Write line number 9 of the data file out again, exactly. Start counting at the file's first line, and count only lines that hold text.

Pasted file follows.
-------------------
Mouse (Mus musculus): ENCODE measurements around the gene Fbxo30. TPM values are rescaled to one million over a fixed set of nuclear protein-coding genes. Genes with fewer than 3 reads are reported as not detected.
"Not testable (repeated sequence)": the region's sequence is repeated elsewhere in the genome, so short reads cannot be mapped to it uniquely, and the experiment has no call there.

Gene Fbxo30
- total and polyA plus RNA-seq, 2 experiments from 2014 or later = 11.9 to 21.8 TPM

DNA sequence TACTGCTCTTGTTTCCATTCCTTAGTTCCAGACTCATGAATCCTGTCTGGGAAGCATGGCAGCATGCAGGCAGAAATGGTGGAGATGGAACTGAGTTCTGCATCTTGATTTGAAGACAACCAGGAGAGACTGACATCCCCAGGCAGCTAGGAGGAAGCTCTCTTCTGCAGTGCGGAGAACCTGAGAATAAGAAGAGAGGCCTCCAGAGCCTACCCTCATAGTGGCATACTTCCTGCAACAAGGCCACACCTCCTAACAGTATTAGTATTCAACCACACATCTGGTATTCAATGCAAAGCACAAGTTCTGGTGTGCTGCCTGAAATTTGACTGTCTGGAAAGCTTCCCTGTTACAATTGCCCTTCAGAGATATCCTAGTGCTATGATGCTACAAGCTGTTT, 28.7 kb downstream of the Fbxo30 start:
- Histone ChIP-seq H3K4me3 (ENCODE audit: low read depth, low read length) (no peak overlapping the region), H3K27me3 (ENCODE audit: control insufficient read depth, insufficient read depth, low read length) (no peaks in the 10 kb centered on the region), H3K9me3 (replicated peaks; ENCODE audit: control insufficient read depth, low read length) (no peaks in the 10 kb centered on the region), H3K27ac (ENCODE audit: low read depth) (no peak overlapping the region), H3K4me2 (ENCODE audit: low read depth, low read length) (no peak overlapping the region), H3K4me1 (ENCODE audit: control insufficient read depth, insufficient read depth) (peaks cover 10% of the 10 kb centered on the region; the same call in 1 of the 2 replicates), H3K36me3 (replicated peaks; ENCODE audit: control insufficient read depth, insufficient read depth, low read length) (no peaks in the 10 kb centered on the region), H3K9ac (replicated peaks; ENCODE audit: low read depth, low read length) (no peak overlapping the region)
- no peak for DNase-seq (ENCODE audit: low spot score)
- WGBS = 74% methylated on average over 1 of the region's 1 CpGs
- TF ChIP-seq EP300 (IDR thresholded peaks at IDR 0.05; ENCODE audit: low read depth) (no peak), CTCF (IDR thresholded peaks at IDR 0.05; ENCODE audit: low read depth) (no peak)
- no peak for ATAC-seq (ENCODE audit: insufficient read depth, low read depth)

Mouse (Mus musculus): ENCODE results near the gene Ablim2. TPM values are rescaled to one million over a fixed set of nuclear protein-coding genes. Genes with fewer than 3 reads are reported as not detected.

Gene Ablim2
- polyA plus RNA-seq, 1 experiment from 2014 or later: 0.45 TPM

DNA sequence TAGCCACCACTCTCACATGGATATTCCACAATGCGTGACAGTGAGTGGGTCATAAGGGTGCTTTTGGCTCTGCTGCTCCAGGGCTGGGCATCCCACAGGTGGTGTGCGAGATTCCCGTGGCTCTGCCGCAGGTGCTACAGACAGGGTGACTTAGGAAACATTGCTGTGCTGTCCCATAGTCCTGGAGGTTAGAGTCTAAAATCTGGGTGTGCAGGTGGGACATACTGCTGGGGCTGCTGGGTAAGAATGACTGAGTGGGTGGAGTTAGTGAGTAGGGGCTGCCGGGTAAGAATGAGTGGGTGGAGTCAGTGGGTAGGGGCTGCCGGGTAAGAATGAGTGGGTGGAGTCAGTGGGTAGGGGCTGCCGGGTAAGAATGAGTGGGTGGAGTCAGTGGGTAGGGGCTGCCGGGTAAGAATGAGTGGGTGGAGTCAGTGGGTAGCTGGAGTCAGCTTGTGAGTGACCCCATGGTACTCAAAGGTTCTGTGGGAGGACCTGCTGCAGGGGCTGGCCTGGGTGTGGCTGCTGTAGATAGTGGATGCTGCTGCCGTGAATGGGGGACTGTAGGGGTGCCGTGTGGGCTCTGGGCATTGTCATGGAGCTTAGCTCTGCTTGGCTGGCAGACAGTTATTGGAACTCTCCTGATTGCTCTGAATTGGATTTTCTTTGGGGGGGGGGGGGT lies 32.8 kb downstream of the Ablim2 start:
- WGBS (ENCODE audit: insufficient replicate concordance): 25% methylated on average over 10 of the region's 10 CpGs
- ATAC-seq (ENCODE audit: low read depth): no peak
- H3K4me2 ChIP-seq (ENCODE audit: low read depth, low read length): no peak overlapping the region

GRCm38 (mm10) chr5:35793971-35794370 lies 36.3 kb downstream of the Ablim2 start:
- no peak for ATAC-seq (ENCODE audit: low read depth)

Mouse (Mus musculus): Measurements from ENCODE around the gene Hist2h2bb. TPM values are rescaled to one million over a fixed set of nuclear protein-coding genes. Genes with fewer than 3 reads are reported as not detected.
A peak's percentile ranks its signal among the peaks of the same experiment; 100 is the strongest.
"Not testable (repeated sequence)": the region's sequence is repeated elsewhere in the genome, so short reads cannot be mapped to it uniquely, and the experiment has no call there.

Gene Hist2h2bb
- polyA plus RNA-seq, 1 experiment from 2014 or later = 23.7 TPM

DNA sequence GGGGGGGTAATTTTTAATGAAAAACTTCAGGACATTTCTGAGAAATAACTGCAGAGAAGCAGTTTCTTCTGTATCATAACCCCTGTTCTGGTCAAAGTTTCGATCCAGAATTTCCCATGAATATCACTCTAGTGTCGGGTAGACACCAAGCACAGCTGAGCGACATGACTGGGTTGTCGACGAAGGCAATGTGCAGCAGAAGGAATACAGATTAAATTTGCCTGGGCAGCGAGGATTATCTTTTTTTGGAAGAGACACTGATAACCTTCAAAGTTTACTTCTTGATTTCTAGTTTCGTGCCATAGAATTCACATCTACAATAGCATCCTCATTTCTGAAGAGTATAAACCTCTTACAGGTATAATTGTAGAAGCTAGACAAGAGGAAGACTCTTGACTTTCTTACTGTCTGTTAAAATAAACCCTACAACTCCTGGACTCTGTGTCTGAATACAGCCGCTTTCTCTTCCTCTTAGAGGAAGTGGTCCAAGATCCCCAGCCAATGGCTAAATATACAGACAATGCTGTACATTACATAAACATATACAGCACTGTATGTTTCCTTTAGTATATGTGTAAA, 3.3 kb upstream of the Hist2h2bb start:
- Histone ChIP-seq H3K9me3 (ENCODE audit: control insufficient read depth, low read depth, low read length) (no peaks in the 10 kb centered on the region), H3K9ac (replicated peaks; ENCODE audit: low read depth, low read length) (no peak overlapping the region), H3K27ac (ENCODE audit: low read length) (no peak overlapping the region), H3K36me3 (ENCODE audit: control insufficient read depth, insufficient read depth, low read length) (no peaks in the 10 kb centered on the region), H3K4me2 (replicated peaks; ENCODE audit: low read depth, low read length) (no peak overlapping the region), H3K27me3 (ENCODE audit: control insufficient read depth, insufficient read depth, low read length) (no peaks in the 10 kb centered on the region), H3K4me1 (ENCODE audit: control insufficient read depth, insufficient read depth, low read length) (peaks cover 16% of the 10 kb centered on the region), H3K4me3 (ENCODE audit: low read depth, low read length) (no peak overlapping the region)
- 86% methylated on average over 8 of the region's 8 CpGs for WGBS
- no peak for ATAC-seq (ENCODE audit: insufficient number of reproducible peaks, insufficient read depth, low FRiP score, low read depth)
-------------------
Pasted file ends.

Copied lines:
- TF ChIP-seq EP300 (IDR thresholded peaks at IDR 0.05; ENCODE audit: low read depth) (no peak), CTCF (IDR thresholded peaks at IDR 0.05; ENCODE audit: low read depth) (no peak)